Leader Spotlight: Sherrie Trecker

Leader Spotlight is a monthly blog to showcase our incredible volunteer leadership at The Mountaineers. It is a platform for our leaders to share tips and tricks, favorite memories and inspiration for new and rising leaders. Meet this month's featured leader: Sherrie Trecker.
Sara Ramsay Sara Ramsay
Education Manager
July 28, 2017

For our Leader Spotlight this month we talked to Sherrie Trecker, a Climb Leader who knows how to delegate, wants to inspire more women's leadership, and always has a bag of gummies in her backpack.

Name: Sherrie Trecker
Branch: Seattle
Where do you live? Seattle, WA
How long have you been a leader? 5 Years (member since 2011)
What activities do you lead? Climb Leader, Alpine Scramble Leader, Intense Basic Alpine Climbing Course, Intermediate Mentor Group Leader

Leadership Questions

What inspired you to become a Leader for The Mountaineers?

My inspiration came directly from the leaders before me who helped teach me to scramble and climb, and inspired me to take on greater challenges throughout the years.

What is the favorite trip that you've led for The Mountaineers?

Each year, the Intense Basic Course culminates with a trip to Mount Baker to practice snow and glacier travel skills. In 2016, we were able to camp out at Huntoon Point and enjoy a fantastic sunset. The students and instructors on that field trip have since become some of my best friends and favorite climbing partners.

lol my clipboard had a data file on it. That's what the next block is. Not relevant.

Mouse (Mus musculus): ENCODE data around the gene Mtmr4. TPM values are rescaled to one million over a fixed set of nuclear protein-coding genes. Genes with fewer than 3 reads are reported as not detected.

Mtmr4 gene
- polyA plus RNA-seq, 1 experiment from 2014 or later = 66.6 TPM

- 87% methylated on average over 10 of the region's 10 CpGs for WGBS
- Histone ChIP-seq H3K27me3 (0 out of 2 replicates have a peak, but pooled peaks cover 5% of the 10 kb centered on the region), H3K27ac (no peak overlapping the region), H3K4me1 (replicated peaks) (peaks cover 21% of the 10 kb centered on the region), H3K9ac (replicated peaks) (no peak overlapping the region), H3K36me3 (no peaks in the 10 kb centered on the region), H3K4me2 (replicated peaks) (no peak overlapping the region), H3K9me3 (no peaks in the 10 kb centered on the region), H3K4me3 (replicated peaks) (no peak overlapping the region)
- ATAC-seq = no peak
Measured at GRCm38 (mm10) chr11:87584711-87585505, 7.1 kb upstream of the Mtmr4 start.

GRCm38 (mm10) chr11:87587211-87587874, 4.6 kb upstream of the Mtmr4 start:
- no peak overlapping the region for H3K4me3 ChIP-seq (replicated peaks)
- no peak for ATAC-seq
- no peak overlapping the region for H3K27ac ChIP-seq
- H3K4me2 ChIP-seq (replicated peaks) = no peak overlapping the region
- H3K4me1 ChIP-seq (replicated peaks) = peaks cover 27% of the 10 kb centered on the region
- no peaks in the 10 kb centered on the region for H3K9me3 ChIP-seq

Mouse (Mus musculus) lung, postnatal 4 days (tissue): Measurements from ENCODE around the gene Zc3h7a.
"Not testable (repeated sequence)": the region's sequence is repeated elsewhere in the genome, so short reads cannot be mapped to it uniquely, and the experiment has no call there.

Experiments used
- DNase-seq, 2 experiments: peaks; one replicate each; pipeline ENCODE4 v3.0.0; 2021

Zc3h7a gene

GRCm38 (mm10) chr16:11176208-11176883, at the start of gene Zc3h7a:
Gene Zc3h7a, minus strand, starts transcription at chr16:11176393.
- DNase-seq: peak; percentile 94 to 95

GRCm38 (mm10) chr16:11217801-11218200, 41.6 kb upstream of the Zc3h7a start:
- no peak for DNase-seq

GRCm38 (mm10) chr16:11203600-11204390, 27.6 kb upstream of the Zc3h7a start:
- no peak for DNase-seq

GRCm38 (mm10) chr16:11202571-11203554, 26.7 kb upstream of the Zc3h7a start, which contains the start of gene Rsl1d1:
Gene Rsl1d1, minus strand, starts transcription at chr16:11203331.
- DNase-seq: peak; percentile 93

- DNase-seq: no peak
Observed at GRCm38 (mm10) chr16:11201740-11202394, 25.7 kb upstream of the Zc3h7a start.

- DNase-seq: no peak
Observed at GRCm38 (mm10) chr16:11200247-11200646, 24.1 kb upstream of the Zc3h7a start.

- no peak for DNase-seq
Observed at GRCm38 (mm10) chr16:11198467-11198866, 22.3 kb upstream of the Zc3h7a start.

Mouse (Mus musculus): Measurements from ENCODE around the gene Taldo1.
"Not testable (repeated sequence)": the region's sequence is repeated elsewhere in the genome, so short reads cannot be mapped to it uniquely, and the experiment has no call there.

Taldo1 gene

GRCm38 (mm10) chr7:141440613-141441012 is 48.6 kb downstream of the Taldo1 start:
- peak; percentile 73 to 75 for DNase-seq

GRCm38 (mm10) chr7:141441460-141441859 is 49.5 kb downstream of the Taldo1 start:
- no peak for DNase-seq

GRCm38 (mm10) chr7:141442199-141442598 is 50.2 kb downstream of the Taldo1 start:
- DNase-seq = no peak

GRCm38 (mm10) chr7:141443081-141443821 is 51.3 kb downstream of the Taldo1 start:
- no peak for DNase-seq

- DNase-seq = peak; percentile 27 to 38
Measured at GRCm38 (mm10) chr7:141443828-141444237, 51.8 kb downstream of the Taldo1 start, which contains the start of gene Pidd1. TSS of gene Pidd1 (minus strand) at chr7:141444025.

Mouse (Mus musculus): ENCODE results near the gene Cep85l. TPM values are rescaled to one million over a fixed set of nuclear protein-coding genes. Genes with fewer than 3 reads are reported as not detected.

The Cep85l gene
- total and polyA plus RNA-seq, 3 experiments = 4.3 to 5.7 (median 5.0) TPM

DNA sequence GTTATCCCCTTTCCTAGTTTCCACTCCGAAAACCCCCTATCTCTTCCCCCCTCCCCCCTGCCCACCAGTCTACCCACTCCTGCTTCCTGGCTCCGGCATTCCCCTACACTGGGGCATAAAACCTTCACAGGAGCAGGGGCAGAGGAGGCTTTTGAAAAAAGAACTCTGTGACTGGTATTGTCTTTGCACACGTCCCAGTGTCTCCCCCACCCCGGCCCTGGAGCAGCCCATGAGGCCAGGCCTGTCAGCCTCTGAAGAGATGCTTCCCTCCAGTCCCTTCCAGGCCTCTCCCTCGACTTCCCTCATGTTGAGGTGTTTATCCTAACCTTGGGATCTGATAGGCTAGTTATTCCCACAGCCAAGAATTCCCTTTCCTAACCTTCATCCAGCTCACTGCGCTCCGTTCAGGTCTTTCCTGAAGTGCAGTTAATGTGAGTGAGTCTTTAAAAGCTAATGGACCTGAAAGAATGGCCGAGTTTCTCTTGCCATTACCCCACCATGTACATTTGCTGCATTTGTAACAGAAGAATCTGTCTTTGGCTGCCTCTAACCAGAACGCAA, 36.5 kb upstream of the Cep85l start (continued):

How has your leadership style evolved as you've gained experience as a Leader?

One area I am really focusing on this year is developing the future leaders of Intense Basic by delegating more. It would be easy to go on autopilot and just do all the work myself, but to make the program sustainable, I have given up a lot of the control by creating new leadership roles and responsibilities. Not only has this saved me time (and sanity), it has created a nice bench of leaders to take over when I step down.

Are there any learning experiences you can share with us, such as take-aways from a close call or a near miss?

For some reason, the majority of the near misses I've had on trips have been the result of hyponatremia, caused by drinking too much water without also consuming electrolytes. It can be hard to treat because generally by the time someone has it they are not hungry and refuse food. Because of this, I always keep extra gels, shot blocks, or gummy candy in my pack and offer them willingly if I see people become lethargic or act strangely.

What advice do you have for aspiring leaders in The Mountaineers community?

For women specifically, I'd say to raise your hand for leadership roles before you think you're ready. The well-documented confidence gap between genders is real, it is keeping The Mountaineers from benefiting from you amazing skill set, and is likely keeping you from realizing your full potential as a leader in The Mountaineers!

Anything else we should know about you?

I get the appetite of a 12 year old kid on climbs above 10,000'. All I want is snickers bars, sour patch kids, s'mores pop tarts, and pizza. I found out a while ago that if all I brought was healthy stuff, I just wouldn't eat. So now I just accept my childlike tendencies and know that I'll be burning enough calories to justify it.

is there Someone that you'd like to see in the spotlight?

Send an email to Sara Ramsay to make a recommendation for one of our upcoming Leader Spotlights!